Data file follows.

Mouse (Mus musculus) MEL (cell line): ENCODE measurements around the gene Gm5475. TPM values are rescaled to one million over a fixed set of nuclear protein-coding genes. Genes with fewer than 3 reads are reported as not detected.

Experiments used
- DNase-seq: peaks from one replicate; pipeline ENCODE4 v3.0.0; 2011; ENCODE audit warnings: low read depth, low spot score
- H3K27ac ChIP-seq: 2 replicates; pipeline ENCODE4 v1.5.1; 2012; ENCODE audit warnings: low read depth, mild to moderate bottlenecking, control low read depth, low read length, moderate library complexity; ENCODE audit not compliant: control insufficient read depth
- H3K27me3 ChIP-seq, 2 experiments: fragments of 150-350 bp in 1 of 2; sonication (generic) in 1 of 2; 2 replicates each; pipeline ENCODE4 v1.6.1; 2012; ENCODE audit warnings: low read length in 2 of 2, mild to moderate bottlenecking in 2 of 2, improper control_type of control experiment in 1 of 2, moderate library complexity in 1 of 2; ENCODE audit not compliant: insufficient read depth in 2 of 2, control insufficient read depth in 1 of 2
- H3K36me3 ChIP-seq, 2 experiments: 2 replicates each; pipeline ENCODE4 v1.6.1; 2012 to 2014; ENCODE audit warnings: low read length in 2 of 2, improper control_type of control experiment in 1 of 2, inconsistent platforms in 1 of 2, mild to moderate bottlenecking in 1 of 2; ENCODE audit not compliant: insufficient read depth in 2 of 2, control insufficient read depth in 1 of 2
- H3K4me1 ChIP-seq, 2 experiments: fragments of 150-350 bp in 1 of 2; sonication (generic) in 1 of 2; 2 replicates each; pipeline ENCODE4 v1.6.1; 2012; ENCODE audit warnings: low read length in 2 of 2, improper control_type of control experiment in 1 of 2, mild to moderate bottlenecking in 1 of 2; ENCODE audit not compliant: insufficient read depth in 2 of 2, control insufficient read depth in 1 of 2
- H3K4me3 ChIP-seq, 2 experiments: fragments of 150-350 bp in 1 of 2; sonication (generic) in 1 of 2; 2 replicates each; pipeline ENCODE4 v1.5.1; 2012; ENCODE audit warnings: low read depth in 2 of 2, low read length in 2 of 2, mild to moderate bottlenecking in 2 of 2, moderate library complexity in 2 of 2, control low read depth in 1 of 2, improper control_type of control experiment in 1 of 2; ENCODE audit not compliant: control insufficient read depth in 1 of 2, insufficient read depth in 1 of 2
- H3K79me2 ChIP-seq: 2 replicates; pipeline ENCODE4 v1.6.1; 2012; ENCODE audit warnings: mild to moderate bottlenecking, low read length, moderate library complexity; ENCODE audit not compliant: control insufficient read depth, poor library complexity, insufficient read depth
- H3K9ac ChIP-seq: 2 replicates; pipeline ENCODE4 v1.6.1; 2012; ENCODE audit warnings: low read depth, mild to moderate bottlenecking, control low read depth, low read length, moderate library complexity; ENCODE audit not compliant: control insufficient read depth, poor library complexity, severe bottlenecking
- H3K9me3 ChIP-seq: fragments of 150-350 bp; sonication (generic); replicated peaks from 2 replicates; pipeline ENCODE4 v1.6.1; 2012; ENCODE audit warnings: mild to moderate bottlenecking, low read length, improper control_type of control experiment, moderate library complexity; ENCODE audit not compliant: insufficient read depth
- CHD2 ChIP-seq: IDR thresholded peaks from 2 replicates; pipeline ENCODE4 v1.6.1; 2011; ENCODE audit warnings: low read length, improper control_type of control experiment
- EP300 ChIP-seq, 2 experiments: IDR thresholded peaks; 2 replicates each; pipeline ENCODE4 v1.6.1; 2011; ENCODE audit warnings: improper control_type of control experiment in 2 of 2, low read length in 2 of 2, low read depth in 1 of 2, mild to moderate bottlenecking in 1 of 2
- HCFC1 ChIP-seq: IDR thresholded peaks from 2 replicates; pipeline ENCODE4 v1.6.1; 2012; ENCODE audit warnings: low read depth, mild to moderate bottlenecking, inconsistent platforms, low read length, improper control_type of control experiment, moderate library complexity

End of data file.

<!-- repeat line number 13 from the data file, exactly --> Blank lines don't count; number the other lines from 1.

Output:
- EP300 ChIP-seq, 2 experiments: IDR thresholded peaks; 2 replicates each; pipeline ENCODE4 v1.6.1; 2011; ENCODE audit warnings: improper control_type of control experiment in 2 of 2, low read length in 2 of 2, low read depth in 1 of 2, mild to moderate bottlenecking in 1 of 2